Harvard Square is just a short walk over the bridge from HBS campus and has countless restaurants, shops, and plenty to do. On a recent Harvard Square burrito run, one of my section mates remarked that he wished he knew more about the history of the Cambridge side of Harvard’s campus and its environs. I played impromptu tour guide and pointed out four of my favorite historic sites around the Square – many of which HBS students pass by each day:  

Anderson Memorial Bridge 

Hundreds of HBS students cross daily over the Anderson Memorial Bridge that spans the Charles River and connects Boston to Cambridge, but most of us aren’t thinking about the footsteps we’re following as we go: Anderson is the most recent incarnation of the Great Bridge, the first bridge to connect Boston and Cambridge in 1662. Colonial revolutionaries dismantled the Great Bridge in advance of the British movement to Lexington and Concord in April 1775, but the king’s troops quickly reassembled it.   

Winthrop Park: Site of Newtowne Market 

Tiny Winthrop Park sits a quarter-mile up John F. Kennedy Street from Anderson bridge; near its southeast corner, a granite slab marks the spot of the public market that served Newtowne (Cambridge’s name at founding). It was the primary center of commerce for the towns surrounding present-day Harvard Square, including much of the agricultural activity that took place on and near what is now HBS’s campus.   

Harvard’s First Dorms: Goffe House Foundations in Massachusetts Ave.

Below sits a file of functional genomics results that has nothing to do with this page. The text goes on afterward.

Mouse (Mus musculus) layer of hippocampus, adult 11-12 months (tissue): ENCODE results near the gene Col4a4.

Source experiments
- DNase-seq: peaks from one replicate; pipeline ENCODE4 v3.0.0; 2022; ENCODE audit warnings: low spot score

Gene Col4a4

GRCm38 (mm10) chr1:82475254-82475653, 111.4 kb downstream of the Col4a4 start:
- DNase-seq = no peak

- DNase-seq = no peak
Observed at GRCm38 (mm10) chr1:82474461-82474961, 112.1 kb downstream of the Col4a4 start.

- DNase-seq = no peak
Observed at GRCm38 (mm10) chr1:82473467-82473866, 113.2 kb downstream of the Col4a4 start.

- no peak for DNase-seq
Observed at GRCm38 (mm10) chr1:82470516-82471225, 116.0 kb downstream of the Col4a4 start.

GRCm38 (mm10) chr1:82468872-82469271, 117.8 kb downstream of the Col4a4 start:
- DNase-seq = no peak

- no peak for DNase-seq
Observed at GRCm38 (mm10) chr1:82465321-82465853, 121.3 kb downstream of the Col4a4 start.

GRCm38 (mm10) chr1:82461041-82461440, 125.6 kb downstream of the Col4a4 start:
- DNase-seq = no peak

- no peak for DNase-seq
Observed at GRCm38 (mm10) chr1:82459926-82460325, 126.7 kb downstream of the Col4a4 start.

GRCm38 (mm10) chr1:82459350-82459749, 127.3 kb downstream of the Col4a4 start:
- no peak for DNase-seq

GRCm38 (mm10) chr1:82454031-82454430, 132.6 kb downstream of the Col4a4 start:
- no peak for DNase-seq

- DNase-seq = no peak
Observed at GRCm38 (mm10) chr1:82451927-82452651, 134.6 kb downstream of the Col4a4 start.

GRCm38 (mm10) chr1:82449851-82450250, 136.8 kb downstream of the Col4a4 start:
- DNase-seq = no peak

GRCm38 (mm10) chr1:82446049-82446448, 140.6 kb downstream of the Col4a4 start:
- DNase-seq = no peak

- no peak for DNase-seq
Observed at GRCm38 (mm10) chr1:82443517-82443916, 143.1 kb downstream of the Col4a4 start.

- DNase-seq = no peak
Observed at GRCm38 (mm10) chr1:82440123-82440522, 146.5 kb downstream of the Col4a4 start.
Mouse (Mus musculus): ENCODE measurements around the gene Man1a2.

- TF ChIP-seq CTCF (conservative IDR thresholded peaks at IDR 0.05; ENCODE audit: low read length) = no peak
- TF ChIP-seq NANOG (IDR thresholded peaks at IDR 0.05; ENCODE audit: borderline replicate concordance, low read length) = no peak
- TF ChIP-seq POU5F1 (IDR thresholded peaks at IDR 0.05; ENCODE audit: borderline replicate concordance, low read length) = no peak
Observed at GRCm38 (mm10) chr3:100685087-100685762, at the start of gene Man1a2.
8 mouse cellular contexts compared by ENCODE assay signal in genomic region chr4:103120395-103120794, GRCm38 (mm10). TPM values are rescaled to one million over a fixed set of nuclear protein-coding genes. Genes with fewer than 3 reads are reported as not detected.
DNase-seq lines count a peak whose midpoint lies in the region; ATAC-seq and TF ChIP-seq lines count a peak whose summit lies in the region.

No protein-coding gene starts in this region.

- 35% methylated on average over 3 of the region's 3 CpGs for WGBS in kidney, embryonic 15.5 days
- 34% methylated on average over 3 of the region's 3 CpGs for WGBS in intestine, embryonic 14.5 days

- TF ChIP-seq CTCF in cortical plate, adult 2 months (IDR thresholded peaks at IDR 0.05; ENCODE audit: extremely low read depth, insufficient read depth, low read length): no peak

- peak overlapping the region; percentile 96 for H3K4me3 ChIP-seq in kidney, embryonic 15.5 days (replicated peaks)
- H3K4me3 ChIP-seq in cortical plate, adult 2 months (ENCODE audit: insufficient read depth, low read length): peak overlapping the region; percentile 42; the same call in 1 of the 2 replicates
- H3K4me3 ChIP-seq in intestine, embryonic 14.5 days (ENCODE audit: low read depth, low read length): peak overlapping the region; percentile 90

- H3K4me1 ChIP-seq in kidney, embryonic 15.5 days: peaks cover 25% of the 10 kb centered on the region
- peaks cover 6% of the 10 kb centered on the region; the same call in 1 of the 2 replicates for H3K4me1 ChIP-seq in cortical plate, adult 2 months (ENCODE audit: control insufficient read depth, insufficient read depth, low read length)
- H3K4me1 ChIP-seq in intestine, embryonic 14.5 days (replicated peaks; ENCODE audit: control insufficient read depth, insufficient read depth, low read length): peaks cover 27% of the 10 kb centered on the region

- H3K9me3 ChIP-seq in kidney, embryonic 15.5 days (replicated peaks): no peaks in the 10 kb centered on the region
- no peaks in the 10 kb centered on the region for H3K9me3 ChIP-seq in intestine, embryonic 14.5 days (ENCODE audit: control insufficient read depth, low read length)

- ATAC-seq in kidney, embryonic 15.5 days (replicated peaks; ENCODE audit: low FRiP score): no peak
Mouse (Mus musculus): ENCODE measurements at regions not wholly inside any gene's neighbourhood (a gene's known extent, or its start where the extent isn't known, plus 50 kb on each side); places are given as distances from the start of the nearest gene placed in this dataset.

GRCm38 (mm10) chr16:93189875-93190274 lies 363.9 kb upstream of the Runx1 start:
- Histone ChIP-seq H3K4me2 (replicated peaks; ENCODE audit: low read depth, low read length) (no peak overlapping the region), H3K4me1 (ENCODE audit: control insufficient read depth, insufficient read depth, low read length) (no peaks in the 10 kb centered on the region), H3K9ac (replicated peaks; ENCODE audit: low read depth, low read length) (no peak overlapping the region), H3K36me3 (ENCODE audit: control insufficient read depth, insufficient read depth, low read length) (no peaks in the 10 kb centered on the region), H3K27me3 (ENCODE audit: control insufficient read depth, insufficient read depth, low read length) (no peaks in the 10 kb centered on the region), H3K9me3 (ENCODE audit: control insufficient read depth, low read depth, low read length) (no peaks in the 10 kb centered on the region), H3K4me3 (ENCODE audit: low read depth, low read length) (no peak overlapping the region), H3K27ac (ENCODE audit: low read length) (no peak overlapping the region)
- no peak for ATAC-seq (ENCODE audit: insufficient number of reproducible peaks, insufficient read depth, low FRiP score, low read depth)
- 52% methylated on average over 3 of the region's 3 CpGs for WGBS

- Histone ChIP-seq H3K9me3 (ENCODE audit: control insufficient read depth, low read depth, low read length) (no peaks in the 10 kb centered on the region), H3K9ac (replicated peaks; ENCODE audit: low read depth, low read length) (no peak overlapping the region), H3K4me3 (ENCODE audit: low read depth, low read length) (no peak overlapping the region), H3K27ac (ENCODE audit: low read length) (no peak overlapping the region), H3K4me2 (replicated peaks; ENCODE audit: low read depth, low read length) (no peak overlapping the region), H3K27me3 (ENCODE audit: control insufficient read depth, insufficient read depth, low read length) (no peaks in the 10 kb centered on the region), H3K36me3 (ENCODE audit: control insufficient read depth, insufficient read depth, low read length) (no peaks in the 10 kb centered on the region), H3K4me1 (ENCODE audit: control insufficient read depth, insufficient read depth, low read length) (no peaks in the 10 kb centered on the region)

Two metal plates embedded in the section of Massachusetts Avenue between Dunster and Holyoke Streets mark the foundation of Goffe House, a building unearthed during the construction of the Red Line MBTA subway in 1910. Harvard’s president Henry Dunster acquired the former farmhouse for his fledgling college in 1640 and converted it to dormitory chambers. Nearby, he established the college’s printing works after marrying the widow of the man who brought the first printing press to Massachusetts.  

Cambridge Common: Where Washington Took Command of the Continental Army  

On Cambridge Common, across Garden Street from the Old Burying Ground, a tombstone-like granite plaque commemorates the site on which George Washington stood beneath an elm tree and drew his sword, signaling his acceptance of the command of the Continental Army. The towering rooftop letters of the nearby Sheraton Commander attest to the site’s significance.  

Bonus: Harvard Square Theater and Bruce Springsteen’s Big Break 

As a lifelong Springsteen fan, I would be remiss if I failed to mention a piece of the Boss’s history two blocks from where Washington became the boss of the American revolutionary forces. In 1974, Rolling Stone music critic Jon Landau walked into a show at the now-defunct Harvard Square Theater on Church Street and saw a young Bruce Springsteen play an opening set for Bonnie Raitt. Struck by the performance, Landau wrote in his review: “I saw my rock 'n' roll past flash before my eyes. And I saw something else: I saw rock and roll future and its name is Bruce Springsteen.” The review became the cornerstone of Springsteen’s marketing campaign for his album Born to Run and catalyzed Springsteen’s rise to national renown.